A man in Fort Liard, N.W.T., says his months-in-the-making plan to turn a plot of land near the community's airport into a farm is being stopped in its tracks until land claim agreements for the area are settled.
Jack Yeadon, a long-time resident, said the Department of Lands denied his lease for the plot of land where he wants to build the farm because the plot is currently zoned for commercial and garden use, not farming.
To successfully lease the land, Yeadon would have to apply to the hamlet for an exemption but because the hamlet does not currently have an updated land use plan with ministerial approval, that is impossible.
Hamlet Senior Administrative Officer, John McKee, said that they are working on updating their land use plan. But they will have to meet requirements in the land claims agreement made between the Acho Dene Koe First Nation (ADKFN) and the territorial and federal governments.
Until the land claim negotiations are settled, the hamlet cannot get ministerial approval for its land use plan, nor can they approve Yeadon's exemption.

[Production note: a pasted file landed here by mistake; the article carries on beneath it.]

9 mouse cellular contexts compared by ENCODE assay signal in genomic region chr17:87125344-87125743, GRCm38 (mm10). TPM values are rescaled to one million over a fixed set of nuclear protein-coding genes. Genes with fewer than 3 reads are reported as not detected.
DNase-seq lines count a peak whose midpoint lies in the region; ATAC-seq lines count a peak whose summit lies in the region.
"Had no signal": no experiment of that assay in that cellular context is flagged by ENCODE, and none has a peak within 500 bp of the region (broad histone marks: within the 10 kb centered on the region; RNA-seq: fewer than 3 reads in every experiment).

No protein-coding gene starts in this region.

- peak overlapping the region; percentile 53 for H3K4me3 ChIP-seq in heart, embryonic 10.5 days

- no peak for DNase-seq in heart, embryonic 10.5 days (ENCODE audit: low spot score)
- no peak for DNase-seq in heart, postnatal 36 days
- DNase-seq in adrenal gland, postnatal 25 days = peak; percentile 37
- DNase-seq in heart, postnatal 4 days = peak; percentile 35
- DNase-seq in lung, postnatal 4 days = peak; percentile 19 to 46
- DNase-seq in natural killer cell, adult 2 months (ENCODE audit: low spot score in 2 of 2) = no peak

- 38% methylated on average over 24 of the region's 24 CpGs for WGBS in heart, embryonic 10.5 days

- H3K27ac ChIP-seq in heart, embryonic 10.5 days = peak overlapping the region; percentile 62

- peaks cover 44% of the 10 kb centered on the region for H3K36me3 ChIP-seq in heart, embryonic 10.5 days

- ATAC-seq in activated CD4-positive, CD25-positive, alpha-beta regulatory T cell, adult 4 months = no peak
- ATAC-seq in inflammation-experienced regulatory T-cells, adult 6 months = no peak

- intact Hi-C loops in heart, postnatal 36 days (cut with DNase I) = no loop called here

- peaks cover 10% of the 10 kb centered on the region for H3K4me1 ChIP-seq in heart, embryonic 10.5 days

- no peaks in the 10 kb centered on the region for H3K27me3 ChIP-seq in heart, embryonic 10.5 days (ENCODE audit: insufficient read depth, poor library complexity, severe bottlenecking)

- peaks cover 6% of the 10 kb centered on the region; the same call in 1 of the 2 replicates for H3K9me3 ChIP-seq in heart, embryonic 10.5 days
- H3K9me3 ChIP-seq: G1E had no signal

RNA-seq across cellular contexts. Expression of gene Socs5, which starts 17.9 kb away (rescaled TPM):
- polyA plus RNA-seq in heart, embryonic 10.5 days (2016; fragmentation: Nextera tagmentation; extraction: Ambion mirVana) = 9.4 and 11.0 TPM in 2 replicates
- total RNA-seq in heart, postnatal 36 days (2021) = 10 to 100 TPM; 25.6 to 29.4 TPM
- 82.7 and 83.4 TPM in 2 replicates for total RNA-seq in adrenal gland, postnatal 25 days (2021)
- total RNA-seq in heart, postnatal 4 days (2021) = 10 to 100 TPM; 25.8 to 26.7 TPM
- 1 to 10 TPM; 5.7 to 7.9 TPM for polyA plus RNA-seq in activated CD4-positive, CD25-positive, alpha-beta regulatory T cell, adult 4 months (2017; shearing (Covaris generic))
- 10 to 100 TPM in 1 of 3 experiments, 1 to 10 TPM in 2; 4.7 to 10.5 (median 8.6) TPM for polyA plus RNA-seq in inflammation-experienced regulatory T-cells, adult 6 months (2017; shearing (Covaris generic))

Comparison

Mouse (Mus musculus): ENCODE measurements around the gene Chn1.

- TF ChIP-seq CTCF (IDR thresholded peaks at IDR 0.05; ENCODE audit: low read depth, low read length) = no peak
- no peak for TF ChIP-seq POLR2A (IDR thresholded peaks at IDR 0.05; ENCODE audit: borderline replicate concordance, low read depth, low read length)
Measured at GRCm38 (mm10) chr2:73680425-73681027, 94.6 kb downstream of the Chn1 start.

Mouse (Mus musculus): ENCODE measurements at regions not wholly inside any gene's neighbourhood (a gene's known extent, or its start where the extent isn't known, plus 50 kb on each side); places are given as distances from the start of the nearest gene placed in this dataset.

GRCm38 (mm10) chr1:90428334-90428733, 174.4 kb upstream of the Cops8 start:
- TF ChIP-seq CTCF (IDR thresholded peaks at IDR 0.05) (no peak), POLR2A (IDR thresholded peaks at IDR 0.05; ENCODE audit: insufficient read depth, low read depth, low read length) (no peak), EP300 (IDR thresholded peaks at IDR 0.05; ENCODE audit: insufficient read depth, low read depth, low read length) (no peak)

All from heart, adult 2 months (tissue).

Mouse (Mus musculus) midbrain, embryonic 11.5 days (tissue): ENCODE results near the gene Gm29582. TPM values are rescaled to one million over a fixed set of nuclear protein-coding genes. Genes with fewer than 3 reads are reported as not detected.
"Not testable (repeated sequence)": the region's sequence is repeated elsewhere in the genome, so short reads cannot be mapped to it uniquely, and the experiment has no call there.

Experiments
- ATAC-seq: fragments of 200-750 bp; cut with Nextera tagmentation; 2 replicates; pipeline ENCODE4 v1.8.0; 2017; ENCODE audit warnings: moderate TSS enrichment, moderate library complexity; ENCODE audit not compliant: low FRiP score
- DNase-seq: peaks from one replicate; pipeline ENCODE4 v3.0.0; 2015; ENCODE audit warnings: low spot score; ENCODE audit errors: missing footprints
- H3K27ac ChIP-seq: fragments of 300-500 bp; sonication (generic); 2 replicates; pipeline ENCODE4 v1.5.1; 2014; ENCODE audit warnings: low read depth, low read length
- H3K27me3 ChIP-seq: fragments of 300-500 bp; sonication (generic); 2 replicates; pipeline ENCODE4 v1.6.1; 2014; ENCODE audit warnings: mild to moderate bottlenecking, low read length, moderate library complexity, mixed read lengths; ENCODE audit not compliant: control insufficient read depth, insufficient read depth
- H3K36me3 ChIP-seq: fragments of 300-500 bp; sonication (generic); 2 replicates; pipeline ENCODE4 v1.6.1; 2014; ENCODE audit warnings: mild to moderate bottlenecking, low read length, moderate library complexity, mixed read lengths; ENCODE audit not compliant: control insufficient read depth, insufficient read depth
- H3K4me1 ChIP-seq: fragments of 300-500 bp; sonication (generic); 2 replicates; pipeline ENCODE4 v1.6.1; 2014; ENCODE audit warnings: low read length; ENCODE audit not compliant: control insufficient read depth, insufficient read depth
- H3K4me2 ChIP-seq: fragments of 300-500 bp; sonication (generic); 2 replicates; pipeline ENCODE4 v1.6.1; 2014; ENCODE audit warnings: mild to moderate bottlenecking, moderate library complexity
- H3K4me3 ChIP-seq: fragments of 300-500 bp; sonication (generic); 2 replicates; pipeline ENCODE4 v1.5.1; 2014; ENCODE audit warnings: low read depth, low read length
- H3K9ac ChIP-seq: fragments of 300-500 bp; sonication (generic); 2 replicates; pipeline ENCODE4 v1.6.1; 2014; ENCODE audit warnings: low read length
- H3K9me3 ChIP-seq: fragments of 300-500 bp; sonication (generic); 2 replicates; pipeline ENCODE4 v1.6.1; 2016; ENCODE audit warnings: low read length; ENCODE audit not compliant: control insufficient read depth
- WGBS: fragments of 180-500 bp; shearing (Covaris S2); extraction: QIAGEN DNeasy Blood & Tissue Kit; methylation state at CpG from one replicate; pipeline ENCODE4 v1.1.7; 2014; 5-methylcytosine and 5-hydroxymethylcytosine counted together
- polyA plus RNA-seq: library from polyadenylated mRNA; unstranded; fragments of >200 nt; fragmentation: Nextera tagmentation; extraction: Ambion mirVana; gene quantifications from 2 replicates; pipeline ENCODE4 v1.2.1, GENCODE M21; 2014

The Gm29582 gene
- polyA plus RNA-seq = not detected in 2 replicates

Yeadon hopes to build a farm on the property that will one day provide the community with fresh produce, pork, and eggs, and he plans to fund it with money through the Canadian Agricultural Partnership (CAP).
CAP is a $3 billion investment by federal, provincial and territorial governments with the goal of growing Canada's agriculture and agri-food sector. It is a five-year partnership running from 2018-2023.
Yeadon started the process 18 months ago but isn't even close to his goal of developing the land this year.
"We've got the ground basically staked out and I've contacted people that would take down the trees," said Yeadon.
Yeadon recognized that his issue is with the hamlet itself and understands the importance of ADKFN's ongoing negotiations.
The First Nation has been in land claim and self-government negotiations with the territorial and federal governments for a number of years. An Agreement-in-Principle was signed in February of 2014.
Initially, the negotiation process was executed in a two-phased approach which proved to be unsuccessful, they are now taking a more comprehensive approach and are currently in the process of land selection.
Because of the confidential nature of the negotiations there is no way to receive an estimated timeline of when the process will be complete.
Until then, Yeadan cannot move forward with his farm.
"Might as well put it on a shelf now," he said.